In 1984, the Rogers Group, the shareholders of Western, brought this trespass to try title action against the Ricane Group seeking to recover possession of the working interest on the 329.3 acre tract. The Rogers Group also sought damages for conversion of oil and casinghead gas produced from the property by the Ricane Group.

It is undisputed that the base lease remains in effect due to continuous production on other parts of the base lease. On that basis, the Rogers Group argues that its rights under the 1949 partial assignment also remain in effect regardless of the long period of inactivity because Western satisfied the only condition in the assignment, the commencement of drilling for oil and gas within 30 days of the date of the assignment.

The Ricane Group moved for summary judgment. Among the grounds urged were: (1) automatic termination of rights under the partial assignment; (2) abandonment; (3) laches; and (4) application of the three-year statute of limitations. The trial court granted the motion "on the grounds urged." The court of appeals affirmed the summary judgment solely on the automatic termination theory, holding that Western's working interest in the 329.3 acre tract automatically terminated due to cessation of use. The court of appeals did not reach the other theories. In its application for writ of error to this court, the Rogers Group, in its sole point of error, asserts that the Ricane Group was not entitled to summary judgment because the grounds asserted are either not viable as a matter of law or require the resolution of material fact issues. In determining whether the court of appeals was correct in affirming summary judgment, we will now review the grounds urged by the Ricane Group.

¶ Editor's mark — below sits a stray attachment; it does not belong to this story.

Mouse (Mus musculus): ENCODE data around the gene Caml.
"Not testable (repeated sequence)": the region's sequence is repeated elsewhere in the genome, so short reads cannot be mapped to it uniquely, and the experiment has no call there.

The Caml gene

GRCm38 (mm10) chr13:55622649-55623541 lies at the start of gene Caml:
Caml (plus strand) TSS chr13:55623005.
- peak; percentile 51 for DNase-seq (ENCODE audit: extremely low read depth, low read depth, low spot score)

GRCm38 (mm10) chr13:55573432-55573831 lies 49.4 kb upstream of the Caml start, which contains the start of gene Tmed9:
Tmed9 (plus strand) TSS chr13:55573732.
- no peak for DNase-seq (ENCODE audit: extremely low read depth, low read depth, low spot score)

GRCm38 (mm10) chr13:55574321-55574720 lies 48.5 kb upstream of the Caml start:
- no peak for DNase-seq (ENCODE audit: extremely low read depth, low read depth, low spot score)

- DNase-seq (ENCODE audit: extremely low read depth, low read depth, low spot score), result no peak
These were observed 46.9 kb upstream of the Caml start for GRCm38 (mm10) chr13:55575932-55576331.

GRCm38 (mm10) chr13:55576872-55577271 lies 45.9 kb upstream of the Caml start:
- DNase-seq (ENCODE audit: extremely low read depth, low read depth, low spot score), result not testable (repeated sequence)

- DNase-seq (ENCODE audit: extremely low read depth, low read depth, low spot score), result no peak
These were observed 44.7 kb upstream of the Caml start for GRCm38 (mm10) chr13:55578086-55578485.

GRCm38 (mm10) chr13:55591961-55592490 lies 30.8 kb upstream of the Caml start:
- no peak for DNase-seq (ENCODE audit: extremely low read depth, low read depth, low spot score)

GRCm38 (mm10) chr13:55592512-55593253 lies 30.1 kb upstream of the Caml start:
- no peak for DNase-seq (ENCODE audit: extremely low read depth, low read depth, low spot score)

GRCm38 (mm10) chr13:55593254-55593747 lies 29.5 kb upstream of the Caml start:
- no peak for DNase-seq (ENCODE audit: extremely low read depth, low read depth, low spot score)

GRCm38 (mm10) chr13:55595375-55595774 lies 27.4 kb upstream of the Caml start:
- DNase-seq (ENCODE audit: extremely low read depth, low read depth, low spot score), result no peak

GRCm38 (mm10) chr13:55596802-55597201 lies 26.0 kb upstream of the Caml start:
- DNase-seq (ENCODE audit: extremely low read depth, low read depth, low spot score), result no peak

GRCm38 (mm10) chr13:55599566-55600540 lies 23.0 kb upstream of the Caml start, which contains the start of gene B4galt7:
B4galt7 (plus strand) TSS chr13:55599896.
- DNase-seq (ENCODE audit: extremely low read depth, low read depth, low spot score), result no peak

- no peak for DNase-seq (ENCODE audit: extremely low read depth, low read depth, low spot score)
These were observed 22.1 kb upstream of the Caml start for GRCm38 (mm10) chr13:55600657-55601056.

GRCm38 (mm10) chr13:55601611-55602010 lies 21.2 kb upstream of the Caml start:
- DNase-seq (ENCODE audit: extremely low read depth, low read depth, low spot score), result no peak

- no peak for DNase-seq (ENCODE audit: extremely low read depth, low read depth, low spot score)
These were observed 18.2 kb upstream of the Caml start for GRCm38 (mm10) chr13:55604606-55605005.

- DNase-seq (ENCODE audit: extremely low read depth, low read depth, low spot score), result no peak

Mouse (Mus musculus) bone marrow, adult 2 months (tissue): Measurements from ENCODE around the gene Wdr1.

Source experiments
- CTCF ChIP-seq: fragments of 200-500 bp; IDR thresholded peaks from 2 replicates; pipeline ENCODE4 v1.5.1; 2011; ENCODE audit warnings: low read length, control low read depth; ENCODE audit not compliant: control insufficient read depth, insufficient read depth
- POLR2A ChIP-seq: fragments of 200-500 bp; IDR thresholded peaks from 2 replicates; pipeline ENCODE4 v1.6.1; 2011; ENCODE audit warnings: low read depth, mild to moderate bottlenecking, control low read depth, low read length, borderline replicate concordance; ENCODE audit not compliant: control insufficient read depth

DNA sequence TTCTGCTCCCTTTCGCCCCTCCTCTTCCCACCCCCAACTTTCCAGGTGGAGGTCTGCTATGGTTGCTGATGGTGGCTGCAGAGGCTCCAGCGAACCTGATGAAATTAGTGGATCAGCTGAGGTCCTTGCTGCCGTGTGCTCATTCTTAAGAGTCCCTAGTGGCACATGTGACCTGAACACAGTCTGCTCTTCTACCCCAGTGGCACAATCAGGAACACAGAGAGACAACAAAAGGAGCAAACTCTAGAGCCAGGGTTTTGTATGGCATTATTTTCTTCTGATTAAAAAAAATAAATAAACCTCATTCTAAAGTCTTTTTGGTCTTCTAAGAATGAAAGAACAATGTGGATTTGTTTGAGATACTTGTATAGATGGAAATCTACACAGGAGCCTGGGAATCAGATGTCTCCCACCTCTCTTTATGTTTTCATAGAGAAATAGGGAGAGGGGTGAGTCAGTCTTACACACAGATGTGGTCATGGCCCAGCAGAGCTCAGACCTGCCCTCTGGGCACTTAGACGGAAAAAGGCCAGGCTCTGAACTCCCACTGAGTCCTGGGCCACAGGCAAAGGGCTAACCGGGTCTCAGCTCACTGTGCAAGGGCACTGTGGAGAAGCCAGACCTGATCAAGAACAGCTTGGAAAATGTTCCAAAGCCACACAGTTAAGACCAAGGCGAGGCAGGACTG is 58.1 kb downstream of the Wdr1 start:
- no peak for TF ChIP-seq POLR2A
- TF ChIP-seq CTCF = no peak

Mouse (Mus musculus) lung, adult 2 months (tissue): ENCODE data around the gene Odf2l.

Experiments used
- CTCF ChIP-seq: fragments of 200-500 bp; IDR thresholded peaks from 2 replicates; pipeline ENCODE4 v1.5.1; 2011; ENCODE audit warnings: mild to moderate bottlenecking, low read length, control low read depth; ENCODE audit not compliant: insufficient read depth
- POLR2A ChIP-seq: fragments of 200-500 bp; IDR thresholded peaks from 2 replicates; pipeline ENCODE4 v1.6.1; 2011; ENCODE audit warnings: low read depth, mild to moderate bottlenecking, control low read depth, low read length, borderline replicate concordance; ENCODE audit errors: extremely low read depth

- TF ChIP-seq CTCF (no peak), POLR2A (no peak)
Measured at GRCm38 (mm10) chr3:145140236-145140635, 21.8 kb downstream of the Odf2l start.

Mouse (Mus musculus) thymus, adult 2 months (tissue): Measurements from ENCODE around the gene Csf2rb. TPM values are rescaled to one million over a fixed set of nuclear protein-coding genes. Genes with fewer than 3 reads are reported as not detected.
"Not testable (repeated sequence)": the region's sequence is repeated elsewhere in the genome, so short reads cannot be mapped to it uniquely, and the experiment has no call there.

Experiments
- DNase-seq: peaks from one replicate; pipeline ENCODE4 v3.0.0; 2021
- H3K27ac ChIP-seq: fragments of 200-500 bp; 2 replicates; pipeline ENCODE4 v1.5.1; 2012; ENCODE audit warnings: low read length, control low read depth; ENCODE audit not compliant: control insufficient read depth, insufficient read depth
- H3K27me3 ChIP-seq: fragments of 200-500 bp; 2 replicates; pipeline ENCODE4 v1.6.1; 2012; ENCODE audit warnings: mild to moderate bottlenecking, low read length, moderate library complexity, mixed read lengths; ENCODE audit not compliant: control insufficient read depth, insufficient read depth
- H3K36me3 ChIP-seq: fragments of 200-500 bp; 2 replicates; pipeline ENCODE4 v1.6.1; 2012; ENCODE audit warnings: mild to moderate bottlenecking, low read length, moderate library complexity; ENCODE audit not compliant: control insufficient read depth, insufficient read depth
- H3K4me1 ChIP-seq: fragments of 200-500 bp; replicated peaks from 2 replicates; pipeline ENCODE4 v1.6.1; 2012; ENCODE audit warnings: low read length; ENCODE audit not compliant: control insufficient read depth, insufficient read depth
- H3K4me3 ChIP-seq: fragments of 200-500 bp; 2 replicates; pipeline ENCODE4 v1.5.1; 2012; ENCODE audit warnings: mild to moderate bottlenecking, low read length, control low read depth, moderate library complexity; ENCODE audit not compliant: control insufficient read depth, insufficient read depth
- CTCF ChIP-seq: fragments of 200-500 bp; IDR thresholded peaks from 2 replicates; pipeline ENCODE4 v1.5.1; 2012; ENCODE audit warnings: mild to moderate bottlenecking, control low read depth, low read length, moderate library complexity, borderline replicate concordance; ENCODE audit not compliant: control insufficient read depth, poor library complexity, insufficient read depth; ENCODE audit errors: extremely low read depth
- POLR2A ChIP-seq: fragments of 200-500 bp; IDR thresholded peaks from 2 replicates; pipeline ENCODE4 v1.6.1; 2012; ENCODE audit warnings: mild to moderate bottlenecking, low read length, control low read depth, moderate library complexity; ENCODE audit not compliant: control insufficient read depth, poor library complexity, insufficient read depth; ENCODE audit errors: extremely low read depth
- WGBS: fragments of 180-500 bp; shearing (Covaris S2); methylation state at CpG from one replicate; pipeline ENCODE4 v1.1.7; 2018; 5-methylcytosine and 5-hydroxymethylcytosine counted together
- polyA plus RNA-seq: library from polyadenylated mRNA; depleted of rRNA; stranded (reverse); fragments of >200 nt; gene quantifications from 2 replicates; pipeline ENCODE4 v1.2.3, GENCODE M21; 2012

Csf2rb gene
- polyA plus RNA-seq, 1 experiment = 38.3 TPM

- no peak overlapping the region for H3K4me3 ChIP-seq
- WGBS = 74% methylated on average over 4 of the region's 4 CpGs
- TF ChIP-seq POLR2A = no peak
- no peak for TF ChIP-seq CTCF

Automatic Termination

As was noted previously, Western drilled and obtained production within thirty days of the assignment from Superior to Western. All parties agree that this satisfied the condition in paragraph 1 of the assignment. The instant dispute centers around the interpretation of paragraph 2 of the assignment. Specifically, the issue is whether paragraph 2 is a condition or a covenant.

The court of appeals determined that paragraph 2 expressly conditioned the partial assignment of the base lease upon Western's performance of the underlying base lease obligations. The court of appeals held that because Western failed to conduct any drilling operations on the 329.3 acre tract for almost 23 years, Western's rights, and therefore the Rogers Group's rights, under the assignment had automatically terminated and had reverted to Superior. We disagree.

In construing paragraph 2 of the assignment, we note that an important distinction exists between a condition and a covenant. See Freeman v. Magnolia Petroleum Co., 141 Tex. 274, 171 S.W.2d 339, 342 (1943); Shuttle Oil Corp. v. Hamon, 477 S.W.2d 701, 704 (Tex.Civ.App.—Beaumont 1972, writ ref'd n.r.e.). The distinction between conditions and covenants lies in the appropriate remedy for their breach. Breach of a condition results in automatic termination of the leasehold estate upon the happening of stipulated events. Breach of a covenant does not automatically terminate the estate, but instead subjects the breaching party to liability for monetary damages, or in extraordinary circumstances, the remedy of a conditional decree of cancellation. W.T. Waggoner Estate v. Sigler Oil Co., 118 Tex. 509, 19 S.W.2d 27, 29-31 (1929).